Lighten Up: Should Massachusetts Implement a Smoking Surcharge for State Employees?

Article excerpt

"To take further steps in preserving and improving the health of all of our employees, Anna Jaques has recently implemented a non-smoking hiring policy requiring all individuals who have been offered a job at Anna Jaques Hospital ... to take a nicotine test during their pre-hire screening process. This non-smoking hiring policy is an addition to existing pre-hiring screening measures. Administered by the hospital's Occupational Health Services, the urine-based nicotine test detects the presence of all forms of nicotine.

... Offers of positions to prospective employees who test positive for nicotine or drugs will be rescinded. Those individuals testing positive for drugs or nicotine will be eligible to re-apply for positions at the hospital [six] months after the date of the positive report." (1)

I. Introduction

On November 18, 2010, Anna Jaques Hospital in Newburyport, Massachusetts revealed its new hiring policy. (2) Under the policy, the hospital will not hire any prospective employees who test positive for nicotine. (3) Anna Jaques Hospital's policy is part of a national trend among private employers that have instituted tobacco-free employment policies and tobacco surcharges on health insurance. (4) Many employers have gone even further, instituting policies that target not only potential employees, but also current employees, who must attempt to quit using tobacco or face termination. (5)

Simply stated, the reasoning behind these tobacco-free policies is the employer's bottom line. (6) With healthcare costs spiraling in Massachusetts and throughout the United States, many employers are looking for ways to reduce healthcare-related expenses. (7) This trend is not limited to private employers either. (8) Although no state has yet implemented a tobacco-free employment policy, a growing number of states have established smoking surcharges for public employees covered under state healthcare benefit plans. (9) This Note will explore whether Massachusetts should join this trend and implement a tobacco free employment policy or a smoking surcharge in order save taxpayer money. (10)

This Note will begin with an in-depth discussion of the at-will employment doctrine by tracing the history of its development. (11) It will then examine the current status of the doctrine throughout the United States by detailing both the common-law and statutory limitations to at-will employment. (12) Additionally, it will explore the emergence of so called "lifestyle discrimination" statutes and the status of lifestyle-discrimination law in Massachusetts. (13)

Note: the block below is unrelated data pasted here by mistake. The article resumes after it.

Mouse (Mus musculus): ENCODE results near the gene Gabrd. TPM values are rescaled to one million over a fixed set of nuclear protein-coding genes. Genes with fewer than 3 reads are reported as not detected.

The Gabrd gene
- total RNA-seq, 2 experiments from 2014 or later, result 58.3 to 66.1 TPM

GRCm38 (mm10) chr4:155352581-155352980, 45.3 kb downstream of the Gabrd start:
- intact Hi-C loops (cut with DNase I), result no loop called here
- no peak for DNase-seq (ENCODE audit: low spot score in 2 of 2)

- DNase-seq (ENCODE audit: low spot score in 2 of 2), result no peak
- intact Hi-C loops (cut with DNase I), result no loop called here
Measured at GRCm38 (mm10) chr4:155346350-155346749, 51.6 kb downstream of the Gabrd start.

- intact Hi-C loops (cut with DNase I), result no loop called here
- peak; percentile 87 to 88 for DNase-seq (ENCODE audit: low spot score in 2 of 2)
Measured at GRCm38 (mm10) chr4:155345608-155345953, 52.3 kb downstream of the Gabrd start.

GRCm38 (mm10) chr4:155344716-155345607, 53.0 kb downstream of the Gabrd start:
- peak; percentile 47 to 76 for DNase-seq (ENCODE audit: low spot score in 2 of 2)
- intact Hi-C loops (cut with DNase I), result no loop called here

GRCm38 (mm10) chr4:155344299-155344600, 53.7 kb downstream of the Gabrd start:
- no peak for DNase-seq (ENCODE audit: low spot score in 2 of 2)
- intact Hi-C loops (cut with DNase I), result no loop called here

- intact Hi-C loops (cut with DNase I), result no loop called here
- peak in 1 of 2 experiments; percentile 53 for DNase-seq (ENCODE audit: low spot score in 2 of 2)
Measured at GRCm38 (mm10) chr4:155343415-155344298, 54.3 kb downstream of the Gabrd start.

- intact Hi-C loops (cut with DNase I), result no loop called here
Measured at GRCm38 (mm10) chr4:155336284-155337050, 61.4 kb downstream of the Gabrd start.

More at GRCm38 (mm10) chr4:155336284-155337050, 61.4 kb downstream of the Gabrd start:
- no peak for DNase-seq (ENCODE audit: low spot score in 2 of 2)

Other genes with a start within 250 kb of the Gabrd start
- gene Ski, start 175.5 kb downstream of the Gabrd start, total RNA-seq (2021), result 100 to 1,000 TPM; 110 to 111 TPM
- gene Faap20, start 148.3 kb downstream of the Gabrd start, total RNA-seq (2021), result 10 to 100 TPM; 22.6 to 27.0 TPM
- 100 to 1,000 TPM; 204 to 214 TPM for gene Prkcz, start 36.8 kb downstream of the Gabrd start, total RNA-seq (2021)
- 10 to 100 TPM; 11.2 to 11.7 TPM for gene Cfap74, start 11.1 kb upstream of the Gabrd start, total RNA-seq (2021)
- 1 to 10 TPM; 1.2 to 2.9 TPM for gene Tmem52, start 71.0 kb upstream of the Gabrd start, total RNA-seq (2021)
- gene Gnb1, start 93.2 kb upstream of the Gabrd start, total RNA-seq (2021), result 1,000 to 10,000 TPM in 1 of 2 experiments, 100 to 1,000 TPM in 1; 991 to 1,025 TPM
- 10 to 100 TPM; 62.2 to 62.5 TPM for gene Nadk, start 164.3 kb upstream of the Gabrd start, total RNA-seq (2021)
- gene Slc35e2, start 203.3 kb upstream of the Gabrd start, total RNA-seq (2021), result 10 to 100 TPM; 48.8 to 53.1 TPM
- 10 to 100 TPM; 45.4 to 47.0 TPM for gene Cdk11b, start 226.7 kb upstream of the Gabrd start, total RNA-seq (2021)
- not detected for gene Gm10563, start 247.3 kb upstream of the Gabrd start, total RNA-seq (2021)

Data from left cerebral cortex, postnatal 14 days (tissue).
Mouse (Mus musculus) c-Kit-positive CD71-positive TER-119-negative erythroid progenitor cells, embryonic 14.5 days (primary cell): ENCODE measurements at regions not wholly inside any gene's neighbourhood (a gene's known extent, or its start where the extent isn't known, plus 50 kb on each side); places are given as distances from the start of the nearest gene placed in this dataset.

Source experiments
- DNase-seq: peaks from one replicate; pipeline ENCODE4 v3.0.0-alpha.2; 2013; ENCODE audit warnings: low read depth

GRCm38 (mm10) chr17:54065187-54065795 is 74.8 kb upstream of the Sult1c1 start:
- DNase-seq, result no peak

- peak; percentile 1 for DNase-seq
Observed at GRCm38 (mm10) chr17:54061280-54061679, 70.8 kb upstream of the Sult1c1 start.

Next, this Note will discuss rising healthcare costs throughout the United States and Massachusetts. (14) It will examine the cost of healthcare for Massachusetts as the commonwealth's largest employer. (15) It will also discuss the healthcare-related costs attributed to smoking and will look at the recent trend among states of integrating smoking surcharges into state healthcare benefit plans. (16)

Finally, this Note will analyze two potential options for Massachusetts to reduce its employee healthcare costs within the context of Massachusetts employment law, while also addressing slippery-slope concerns raised by opponents of these options. (17) First, it will consider whether Massachusetts should implement a smoke-free employment policy. (18) Second, it will explore the potential benefits of imposing a smoking surcharge on Massachusetts state employees. (19)

II. History

A. At-Will Employment

Massachusetts common law governing employment contracts defines an at-will employee as an employee who is not employed for a specified period of time or for the purpose of rendering any particular service. (20) At-will employment in Massachusetts can be terminated by the employee at any time for any reason, or for no reason at all. (21) Similarly, absent a contractual provision to the contrary, an employer can terminate at-will employment without notice for virtually any reason, or for no reason. …